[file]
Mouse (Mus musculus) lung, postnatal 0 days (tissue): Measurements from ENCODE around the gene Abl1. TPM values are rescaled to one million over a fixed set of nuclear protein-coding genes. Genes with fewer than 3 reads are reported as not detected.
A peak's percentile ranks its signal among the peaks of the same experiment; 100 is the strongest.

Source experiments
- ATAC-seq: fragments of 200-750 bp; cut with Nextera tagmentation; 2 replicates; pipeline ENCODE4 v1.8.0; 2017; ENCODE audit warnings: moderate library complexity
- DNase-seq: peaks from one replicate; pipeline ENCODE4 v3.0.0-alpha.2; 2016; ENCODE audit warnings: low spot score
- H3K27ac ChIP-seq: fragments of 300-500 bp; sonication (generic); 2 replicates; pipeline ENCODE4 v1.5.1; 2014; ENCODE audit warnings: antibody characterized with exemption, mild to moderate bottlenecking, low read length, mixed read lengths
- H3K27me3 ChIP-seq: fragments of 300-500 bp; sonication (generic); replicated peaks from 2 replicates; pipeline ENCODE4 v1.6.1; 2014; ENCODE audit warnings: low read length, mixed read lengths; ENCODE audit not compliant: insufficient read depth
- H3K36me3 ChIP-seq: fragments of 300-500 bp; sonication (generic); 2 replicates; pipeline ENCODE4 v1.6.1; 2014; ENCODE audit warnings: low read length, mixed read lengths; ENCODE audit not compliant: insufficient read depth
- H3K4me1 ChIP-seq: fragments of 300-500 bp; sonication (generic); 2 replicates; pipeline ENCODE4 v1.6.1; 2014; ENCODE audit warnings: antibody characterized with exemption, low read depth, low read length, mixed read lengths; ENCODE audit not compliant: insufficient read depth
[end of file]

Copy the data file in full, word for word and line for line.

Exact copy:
Mouse (Mus musculus) lung, postnatal 0 days (tissue): Measurements from ENCODE around the gene Abl1. TPM values are rescaled to one million over a fixed set of nuclear protein-coding genes. Genes with fewer than 3 reads are reported as not detected.
A peak's percentile ranks its signal among the peaks of the same experiment; 100 is the strongest.

Source experiments
- ATAC-seq: fragments of 200-750 bp; cut with Nextera tagmentation; 2 replicates; pipeline ENCODE4 v1.8.0; 2017; ENCODE audit warnings: moderate library complexity
- DNase-seq: peaks from one replicate; pipeline ENCODE4 v3.0.0-alpha.2; 2016; ENCODE audit warnings: low spot score
- H3K27ac ChIP-seq: fragments of 300-500 bp; sonication (generic); 2 replicates; pipeline ENCODE4 v1.5.1; 2014; ENCODE audit warnings: antibody characterized with exemption, mild to moderate bottlenecking, low read length, mixed read lengths
- H3K27me3 ChIP-seq: fragments of 300-500 bp; sonication (generic); replicated peaks from 2 replicates; pipeline ENCODE4 v1.6.1; 2014; ENCODE audit warnings: low read length, mixed read lengths; ENCODE audit not compliant: insufficient read depth
- H3K36me3 ChIP-seq: fragments of 300-500 bp; sonication (generic); 2 replicates; pipeline ENCODE4 v1.6.1; 2014; ENCODE audit warnings: low read length, mixed read lengths; ENCODE audit not compliant: insufficient read depth
- H3K4me1 ChIP-seq: fragments of 300-500 bp; sonication (generic); 2 replicates; pipeline ENCODE4 v1.6.1; 2014; ENCODE audit warnings: antibody characterized with exemption, low read depth, low read length, mixed read lengths; ENCODE audit not compliant: insufficient read depth